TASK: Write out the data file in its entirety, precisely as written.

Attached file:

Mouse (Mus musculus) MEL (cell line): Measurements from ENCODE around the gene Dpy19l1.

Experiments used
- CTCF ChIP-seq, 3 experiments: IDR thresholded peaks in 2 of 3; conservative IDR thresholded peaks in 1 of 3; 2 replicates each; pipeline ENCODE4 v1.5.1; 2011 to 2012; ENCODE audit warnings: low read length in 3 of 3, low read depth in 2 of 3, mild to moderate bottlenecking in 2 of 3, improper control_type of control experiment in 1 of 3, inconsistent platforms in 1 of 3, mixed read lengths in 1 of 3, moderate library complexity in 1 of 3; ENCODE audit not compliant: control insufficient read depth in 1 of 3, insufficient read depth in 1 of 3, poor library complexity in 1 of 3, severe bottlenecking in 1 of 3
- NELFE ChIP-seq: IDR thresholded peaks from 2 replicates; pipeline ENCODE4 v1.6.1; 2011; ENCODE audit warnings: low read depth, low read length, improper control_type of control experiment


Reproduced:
Mouse (Mus musculus) MEL (cell line): Measurements from ENCODE around the gene Dpy19l1.

Experiments used
- CTCF ChIP-seq, 3 experiments: IDR thresholded peaks in 2 of 3; conservative IDR thresholded peaks in 1 of 3; 2 replicates each; pipeline ENCODE4 v1.5.1; 2011 to 2012; ENCODE audit warnings: low read length in 3 of 3, low read depth in 2 of 3, mild to moderate bottlenecking in 2 of 3, improper control_type of control experiment in 1 of 3, inconsistent platforms in 1 of 3, mixed read lengths in 1 of 3, moderate library complexity in 1 of 3; ENCODE audit not compliant: control insufficient read depth in 1 of 3, insufficient read depth in 1 of 3, poor library complexity in 1 of 3, severe bottlenecking in 1 of 3
- NELFE ChIP-seq: IDR thresholded peaks from 2 replicates; pipeline ENCODE4 v1.6.1; 2011; ENCODE audit warnings: low read depth, low read length, improper control_type of control experiment